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Life After Scott

Texas Education Agency chief Robert Scott’s resignation Tuesday didn't come as a huge surprise to the education community. But that doesn't mean speculation about his replacement — and the future of the agency — won't run rampant.

Texas Commissioner of Education Robert Scott answers questions at TASA midwinter conference in Austin, Texas February 1st, 2011

Texas Education Agency chief Robert Scott’s resignation Tuesday wasn't exactly a bombshell — the education community has been speculating about the long-serving commissioner’s departure for several months now.

But that doesn’t mean the speculation about who's taking his place will be quiet.

The agency is in the midst of developing a new school accountability system to go along with the standardized tests rolled out for the first time this spring. Its lawyers will be defending the Texas school finance system this fall in court. In 2013, its leader will likely once again be confronted with a dismal public education budget — but this time that will be after schools have already absorbed $5.4 billion in cuts from the last time around. 

Scott’s successor will also be inheriting an agency whose morale may be at an all-time low. Last year, it took a 36 percent budget cut and shed a third of its staff. The past legislative session did little to dispel the perception that persists among educators that the agency is impossibly caught between the political demands of the governor’s office and the needs of the some 1,200 charter and traditional school districts it oversees. Many of its top officials are approaching retirement age, meaning that the next commissioner may need to find a way to attract — and keep — new staff there.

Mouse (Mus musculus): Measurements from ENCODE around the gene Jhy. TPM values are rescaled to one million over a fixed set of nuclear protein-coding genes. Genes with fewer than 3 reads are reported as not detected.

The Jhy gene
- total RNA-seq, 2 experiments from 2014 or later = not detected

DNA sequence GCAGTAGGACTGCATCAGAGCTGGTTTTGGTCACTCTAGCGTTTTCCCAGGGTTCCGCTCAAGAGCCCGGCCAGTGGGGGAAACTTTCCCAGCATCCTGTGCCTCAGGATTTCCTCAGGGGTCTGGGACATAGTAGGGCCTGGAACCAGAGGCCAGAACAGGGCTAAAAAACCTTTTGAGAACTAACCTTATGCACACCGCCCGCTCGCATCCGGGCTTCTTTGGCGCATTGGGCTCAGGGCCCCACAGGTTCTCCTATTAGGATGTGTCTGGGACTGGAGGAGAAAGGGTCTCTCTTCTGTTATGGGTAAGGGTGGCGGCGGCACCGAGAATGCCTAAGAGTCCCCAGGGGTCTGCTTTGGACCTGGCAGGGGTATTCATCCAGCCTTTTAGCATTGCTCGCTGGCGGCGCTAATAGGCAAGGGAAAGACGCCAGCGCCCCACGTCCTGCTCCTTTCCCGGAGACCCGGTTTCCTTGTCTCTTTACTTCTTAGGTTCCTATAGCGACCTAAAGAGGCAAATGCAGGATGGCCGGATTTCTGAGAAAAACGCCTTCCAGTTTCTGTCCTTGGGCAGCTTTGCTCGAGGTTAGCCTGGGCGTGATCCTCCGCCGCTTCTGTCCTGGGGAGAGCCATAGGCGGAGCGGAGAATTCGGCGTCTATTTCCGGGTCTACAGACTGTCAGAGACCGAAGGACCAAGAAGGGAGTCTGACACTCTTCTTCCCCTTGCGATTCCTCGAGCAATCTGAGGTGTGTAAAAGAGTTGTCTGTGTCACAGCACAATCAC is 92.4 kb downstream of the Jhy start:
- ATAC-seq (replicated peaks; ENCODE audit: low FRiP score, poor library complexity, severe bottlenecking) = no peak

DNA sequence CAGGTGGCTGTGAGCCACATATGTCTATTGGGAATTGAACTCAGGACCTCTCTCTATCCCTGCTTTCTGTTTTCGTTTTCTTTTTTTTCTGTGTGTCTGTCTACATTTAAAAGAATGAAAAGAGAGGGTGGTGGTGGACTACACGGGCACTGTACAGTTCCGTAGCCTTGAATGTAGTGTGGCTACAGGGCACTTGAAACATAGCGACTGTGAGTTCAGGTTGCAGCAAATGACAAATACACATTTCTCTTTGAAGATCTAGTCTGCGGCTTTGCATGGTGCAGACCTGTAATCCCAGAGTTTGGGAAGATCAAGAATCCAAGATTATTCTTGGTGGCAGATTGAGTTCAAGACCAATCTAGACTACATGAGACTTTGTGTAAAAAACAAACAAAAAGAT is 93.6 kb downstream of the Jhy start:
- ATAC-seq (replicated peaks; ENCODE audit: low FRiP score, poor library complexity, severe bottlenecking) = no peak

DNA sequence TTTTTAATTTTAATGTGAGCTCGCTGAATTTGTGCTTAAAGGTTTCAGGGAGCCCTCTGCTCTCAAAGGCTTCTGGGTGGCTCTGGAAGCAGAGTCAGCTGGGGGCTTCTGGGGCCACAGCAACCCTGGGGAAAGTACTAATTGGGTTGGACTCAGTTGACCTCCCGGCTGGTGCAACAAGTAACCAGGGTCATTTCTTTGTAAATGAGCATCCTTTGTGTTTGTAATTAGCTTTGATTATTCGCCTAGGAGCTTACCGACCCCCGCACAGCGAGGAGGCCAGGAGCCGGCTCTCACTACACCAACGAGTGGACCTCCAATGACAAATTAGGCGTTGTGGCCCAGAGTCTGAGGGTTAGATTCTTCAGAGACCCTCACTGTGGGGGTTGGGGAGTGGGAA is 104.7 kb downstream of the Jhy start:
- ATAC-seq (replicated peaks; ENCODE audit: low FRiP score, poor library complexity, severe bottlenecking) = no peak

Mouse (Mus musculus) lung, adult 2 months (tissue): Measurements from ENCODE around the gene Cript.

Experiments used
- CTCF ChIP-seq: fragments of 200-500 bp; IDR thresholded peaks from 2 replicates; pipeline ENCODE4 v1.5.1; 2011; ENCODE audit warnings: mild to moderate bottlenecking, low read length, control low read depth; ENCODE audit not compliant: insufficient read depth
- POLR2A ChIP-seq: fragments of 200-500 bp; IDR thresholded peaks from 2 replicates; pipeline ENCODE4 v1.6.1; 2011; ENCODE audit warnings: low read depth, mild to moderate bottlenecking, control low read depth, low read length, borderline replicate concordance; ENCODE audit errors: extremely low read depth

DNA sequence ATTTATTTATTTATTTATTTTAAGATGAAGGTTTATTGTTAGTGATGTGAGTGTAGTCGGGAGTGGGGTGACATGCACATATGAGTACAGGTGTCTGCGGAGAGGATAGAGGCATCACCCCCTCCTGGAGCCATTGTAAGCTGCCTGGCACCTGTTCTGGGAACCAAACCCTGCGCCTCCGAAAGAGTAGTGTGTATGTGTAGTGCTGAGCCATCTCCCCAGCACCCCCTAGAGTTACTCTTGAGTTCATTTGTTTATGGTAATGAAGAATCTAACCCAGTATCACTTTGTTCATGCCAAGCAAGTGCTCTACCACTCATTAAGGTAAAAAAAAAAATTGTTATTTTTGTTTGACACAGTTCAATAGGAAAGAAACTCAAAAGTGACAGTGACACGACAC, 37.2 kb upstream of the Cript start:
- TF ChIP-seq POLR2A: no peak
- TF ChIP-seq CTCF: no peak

So who will that successor be? The answer hinges on Gov. Rick Perry, and what he needs to accomplish with the appointment.

Three loosely organized factions will be watching the governor’s moves very closely: the superintendents and school board members who make up the education establishment; the homeschoolers, business groups, charter school and voucher supporters in the reform movement; and, of course, the political class. There might be an ideal candidate who appeals, or is at least palatable, to all three groups — but in all likelihood, the governor is going to need to decide which group he’s most willing to disappoint with his choice.

Before Scott, Perry and Gov. George W. Bush tended to pick either a current or former school board member or superintendent for the job. (When Scott, who has a law degree and an extensive policy background in education, took over the agency in 2007, he became the first TEA head since 1995 without a background as either.) It’s possible Perry might revert to that tradition. But he will need a strong political enforcer for the upcoming legislative session — and he might not find that as easily among a pool of candidates who've had to face making the deep cuts last time around in their own school districts.

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